The unique mechanism of MLL–PTD mutations associated with AML involves the in-frame partial tandem duplication of exons 5 through 11 without any partner fusion gene [60]. The occurrence of this rearrangement has been seen in 4–7 % of patients with AML and is associated with poor prognosis [44, 45]. MLL–PTD results in an increase in histone H3/H4 acetylation and H3K4 methylation within the Hoxa7 and Hoxa9 promoters, resulting in overexpression and as a consequence AML through a gain of function mutation [61]. In addition, the histone acetyltransferase cAMP response element binding protein (CBP) responsible for histone acetylation associates with MLL in a complex through its C-terminal transactivation domain, uniquely preserved in MLL–PTD [62]. The SET domain is also retained in the C-terminus of MLL–PTD, in contrast to other MLL fusion genes found in AML, which has activity essential for H3K4 methylation [61]. Both the CBP and SET activities are crucial for Hox gene expression and indeed experiments with MLL–PTD show a correlation between increased H3K4 methylation and H3/H4 acetylation and overexpression of Hoxa7 and Hoxa9, genes involved in leukemogenesis towards AML [61].

As reviewed elsewhere [51], MLL1 functions in a dense network of protein–protein interactions thought to be critical for its activity in normal cellular compartments and in leukemia cells (Fig. 3). This includes interactions with menin, the polymerase-associated factor complex (PAFc), and even interaction between translocated MLL1 and a wild-type copy of MLL1. The majority of translocations of MLL1 seen in AML/ALL patients result in a loss of the SET domain responsible for H3K4 methyltransferase activity. Importantly, many MLL fusion oncoproteins acquire H3K79 methyltransferase enzymatic activity through recruitment of H3K79 methyltransferase DOT1L. As such, therapeutic targeting of DOT1L and small molecule inhibition of MLL interactions with other critical mediators has been extensively pursued [63, 64].
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Fig. 3

Therapeutic targeting of MLL translocated oncoproteins in leukemogenesis. The leukemogenicity of translocated MLL is dependent on an intricate number of protein–protein interactions. Detailed understanding of these interactions has resulted in several potential therapeutic strategies involving for disruption of these critical interactions. This includes targeting interactions with menin, LEDGF, CBX8, wild-type MLL, and PAFc. Several of these proteins, themselves recruit additional enzyme activities to the complex with translocated MLL, such as the recruitment of the E1 ubiquitin ligase complex BRE1/RAD6 by PAFc (not shown). PAFc also bridges translocated MLL to the bromodomain-containing proteins, Brd3/4. Therapeutic interference with Brd3/4-acetyl lysine recognition has proven to be a very promising therapeutic strategy in AML preclinical studies. In addition to these interactions, multiple MLL translocation partners are well characterized as recruiting DOT1L, an enzyme with H3K79 methyltransferase activity. This has also led to the development of several small-molecule inhibitors of DOT1L for therapeutic targeting of translocated MLL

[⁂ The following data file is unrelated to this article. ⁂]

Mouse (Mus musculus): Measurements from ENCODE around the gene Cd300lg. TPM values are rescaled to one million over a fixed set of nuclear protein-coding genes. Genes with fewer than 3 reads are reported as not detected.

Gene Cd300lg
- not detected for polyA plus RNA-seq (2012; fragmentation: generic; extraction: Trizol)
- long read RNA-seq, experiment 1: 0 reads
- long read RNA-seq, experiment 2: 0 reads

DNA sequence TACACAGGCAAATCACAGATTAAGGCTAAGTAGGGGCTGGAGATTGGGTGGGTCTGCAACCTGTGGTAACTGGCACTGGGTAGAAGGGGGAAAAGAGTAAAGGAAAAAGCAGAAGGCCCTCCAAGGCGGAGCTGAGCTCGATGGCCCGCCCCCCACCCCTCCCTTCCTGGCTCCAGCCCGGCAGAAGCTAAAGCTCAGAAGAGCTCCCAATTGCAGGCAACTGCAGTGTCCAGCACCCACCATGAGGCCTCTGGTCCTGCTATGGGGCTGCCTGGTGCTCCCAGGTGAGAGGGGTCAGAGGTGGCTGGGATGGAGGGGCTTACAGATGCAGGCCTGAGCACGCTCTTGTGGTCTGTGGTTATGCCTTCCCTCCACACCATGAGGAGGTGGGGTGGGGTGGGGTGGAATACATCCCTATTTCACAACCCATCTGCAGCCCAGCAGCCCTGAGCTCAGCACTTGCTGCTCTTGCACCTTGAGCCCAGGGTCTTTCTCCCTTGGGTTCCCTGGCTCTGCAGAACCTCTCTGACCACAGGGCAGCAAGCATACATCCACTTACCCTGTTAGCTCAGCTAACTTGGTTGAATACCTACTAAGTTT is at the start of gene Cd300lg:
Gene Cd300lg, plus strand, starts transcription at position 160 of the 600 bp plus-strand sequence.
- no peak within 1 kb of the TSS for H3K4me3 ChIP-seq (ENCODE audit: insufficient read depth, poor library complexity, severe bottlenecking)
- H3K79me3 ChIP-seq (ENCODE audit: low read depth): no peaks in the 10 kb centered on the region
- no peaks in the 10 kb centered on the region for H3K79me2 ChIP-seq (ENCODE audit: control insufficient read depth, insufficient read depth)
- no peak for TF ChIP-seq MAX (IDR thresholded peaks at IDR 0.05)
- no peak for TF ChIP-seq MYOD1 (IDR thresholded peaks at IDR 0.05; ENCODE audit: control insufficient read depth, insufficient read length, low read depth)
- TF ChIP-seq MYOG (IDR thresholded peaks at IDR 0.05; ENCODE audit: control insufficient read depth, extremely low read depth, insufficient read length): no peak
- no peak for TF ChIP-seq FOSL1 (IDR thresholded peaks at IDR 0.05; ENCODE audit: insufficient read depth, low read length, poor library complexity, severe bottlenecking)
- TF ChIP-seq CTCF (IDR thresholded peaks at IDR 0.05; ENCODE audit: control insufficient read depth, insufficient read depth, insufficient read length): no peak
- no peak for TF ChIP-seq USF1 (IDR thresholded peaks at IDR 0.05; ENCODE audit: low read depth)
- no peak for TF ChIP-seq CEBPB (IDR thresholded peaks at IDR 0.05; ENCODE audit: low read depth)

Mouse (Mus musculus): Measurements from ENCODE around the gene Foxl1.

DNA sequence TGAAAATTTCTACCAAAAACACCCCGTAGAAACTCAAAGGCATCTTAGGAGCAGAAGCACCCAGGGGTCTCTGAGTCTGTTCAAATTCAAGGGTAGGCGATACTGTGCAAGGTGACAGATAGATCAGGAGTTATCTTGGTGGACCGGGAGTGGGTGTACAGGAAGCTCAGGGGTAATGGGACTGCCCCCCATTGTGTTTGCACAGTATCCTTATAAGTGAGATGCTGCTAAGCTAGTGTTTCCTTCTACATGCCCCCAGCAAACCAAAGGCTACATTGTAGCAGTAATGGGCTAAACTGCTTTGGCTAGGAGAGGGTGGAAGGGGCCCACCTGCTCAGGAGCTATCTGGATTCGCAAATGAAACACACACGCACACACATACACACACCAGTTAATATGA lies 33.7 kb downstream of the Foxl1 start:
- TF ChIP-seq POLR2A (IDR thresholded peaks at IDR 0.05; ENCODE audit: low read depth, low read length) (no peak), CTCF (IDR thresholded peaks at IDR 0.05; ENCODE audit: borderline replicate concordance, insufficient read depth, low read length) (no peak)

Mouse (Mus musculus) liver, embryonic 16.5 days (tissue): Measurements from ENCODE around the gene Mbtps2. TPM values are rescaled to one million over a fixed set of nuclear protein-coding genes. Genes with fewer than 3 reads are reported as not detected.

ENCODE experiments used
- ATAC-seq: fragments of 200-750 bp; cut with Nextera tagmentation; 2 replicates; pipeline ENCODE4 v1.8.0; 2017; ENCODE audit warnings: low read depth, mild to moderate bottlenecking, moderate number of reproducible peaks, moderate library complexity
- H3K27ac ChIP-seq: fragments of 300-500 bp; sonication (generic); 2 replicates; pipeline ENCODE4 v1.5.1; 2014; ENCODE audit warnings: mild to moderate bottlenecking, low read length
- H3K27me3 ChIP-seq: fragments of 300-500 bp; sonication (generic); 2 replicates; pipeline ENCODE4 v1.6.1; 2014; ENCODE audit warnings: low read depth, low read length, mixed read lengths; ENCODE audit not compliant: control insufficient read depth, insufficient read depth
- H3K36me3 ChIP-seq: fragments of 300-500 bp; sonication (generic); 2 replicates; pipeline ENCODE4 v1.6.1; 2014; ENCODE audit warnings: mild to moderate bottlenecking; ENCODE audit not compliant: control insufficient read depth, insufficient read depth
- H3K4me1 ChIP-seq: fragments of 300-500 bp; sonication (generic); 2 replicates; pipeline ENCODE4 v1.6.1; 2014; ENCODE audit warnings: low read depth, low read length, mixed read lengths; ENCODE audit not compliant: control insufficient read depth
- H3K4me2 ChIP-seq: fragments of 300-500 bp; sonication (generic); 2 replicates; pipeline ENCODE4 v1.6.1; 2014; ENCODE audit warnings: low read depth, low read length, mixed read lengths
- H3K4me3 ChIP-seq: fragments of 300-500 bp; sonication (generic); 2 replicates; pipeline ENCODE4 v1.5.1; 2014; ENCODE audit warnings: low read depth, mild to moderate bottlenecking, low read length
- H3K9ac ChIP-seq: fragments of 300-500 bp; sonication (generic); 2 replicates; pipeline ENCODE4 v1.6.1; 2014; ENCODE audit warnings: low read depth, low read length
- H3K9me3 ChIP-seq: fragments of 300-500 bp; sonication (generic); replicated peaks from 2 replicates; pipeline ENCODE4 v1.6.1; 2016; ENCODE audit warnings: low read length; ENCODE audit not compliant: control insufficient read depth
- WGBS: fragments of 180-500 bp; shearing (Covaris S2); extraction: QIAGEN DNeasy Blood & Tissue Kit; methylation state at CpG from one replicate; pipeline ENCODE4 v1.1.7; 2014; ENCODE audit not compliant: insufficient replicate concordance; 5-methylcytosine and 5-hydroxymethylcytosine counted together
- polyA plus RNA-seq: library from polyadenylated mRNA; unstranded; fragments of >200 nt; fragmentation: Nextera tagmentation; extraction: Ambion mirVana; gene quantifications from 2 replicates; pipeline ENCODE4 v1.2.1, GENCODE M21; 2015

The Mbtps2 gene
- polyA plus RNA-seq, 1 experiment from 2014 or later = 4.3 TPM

Currently, the best-characterized inhibitor of DOT1L is EPZ004777. Development of EPZ004777 represents a remarkable proof-of-concept for epigenetic targeted agents. EPZ004777 was designed as a competitive inhibitor of S-adenosylmethionine (SAM), the universal donor of methyltransferase enzymatic reaction. Prior the development of EPZ004777, the only known histone methyltransferase inhibitors included chaetocin (inhibits the lysine methyltransferase Su(var)3-9), DZNep (inhibits H3K27 methylation), and BIX-01294 (an arginine specific methyltransferase inhibitor). All three compounds suffered from their lack of specificity and thus have not entered clinical development. For instance, DZNep interferes with AdoMet–AdoHcy metabolism and causes reduced methylation indirectly. Despite the universality of SAM as a methyl donor, EPZ004777 has a remarkable preferential selectivity for DOT1L over other histone lysine or arginine methyltransferases [63]. This results in selective inhibition leukemia cell lines with specific MLL1 translocations compared with cell lines without MLL1 translocations. Recently, additional small molecule inhibitors of DOT1L have been described by creating stable molecules which mimic S-adenosylhomocysteine, one of the SAM reaction products which is a known but unstable inhibitor of DOT1L [64]. Further studies of structurally similar compounds for targeting of MLL1-translocations, as well as other SAM-dependent enzymes, may hopefully yield an array of methyltransferase-targeted therapeutic agents.